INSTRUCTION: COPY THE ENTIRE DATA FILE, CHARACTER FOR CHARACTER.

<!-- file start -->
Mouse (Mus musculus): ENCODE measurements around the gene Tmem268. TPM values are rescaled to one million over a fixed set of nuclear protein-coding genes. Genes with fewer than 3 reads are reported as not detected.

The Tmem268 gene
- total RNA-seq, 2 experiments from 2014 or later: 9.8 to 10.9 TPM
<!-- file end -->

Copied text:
Mouse (Mus musculus): ENCODE measurements around the gene Tmem268. TPM values are rescaled to one million over a fixed set of nuclear protein-coding genes. Genes with fewer than 3 reads are reported as not detected.

The Tmem268 gene
- total RNA-seq, 2 experiments from 2014 or later: 9.8 to 10.9 TPM